Wells et al. (1993) demonstrated through the manipulation of self-efficacy, that participants became more efficacious and subsequently were able to lift a significantly heavier weight when performing a one-repetition maximum strength test. Therefore, the manipulation of one’s self-efficacy through modelling procedures or through feedback about a competitor’s competence can produce meaningful changes in performance. Wise and Trunell (2001) suggested that the sequence in which the efficacy information is received can affect the degree of the strength of self-efficacy. This implies the importance of knowing how to sequence sources of efficacy information to maximise the strength of self-efficacy and subsequent lead to a better performance. Bond et al. (2001), investigated efficacy change in female golfers. They found that efficacy change was positively related to subjective performance scores, indicating that athletes whose efficacy increased judged themselves to be more successful, and, in turn, made more stable internal attributions for their performance than those for whom efficacy decreased from pre- to post- competition.
Self-efficacy beliefs help to determine how much effort people will expend on an activity, how long they will persevere when confronting obstacles, and how resilient they are in the face of adverse situations. A higher perception of self-efficacy would appear to produce greater effort, persistence and resilience from the athlete. Lane et al. (2005) indicated that higher positive moods and lower negative moods were associated with higher self-efficacy and goal difficulty and led to higher performance levels indicated the concerns associated with negative moods and the negative effect this can have on a task, which can lead to low levels of self-efficacy and relatively unchallenging goals being set prior to an examination (Comunian, 1989; Lane, 2001).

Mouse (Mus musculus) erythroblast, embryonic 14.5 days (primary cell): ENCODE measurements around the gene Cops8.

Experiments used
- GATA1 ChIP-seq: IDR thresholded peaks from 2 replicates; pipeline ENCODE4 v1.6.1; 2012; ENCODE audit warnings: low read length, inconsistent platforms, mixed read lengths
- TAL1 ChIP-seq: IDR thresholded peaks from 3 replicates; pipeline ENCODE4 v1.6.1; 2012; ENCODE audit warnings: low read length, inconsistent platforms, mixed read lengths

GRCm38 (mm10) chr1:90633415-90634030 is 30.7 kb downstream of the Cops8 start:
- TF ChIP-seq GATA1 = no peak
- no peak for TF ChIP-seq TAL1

- Bandura, A.(1977). Self-efficacy: Toward a unifying theory of behaviour change. Psychology Review, 84,191-215.
- Bandura, (1986). In Hayes, N. (1994). Foundation of Psychology an Introductory Text. Routledge. London.
- Bond, K.A., Biddle, S., Ntoumanis, N.(2001). Self-efficacy and Causal Attribution in Female Golfers. International Journal Sport Psychology, 31, 243-325.
- Lane, A. M., Whyte, G. P., Terry, P. C., & Nevill, A. M (2005). Mood and examination performance. Personality and Individual Differences, 39, 143-153.
- Weisse, Weisse and Klint,(1989). In Cox, R.(1994). Sport Psychology Concepts and Application. Brown and Benchmark. United States of America.
- Wells, C.M., Collins, D., Hale, B.D. (1993). The self-efficacy performance link in maximum strength performance. Journal of Sport Science, 11, 167-175.
- Woodman, T. & Hardy, L. (2003). The relative impact of cognitive anxiety and self-confidence upon sports performance: a meta-analysis. Journal of Sports Sciences, 21, 443-457.
- Wise, J.B., & Trunnell, E.P. (2001). The influence of sources of self-efficacy upon efficacy strength. Journal of Sport and Exercise Psychology, 23, 268-280.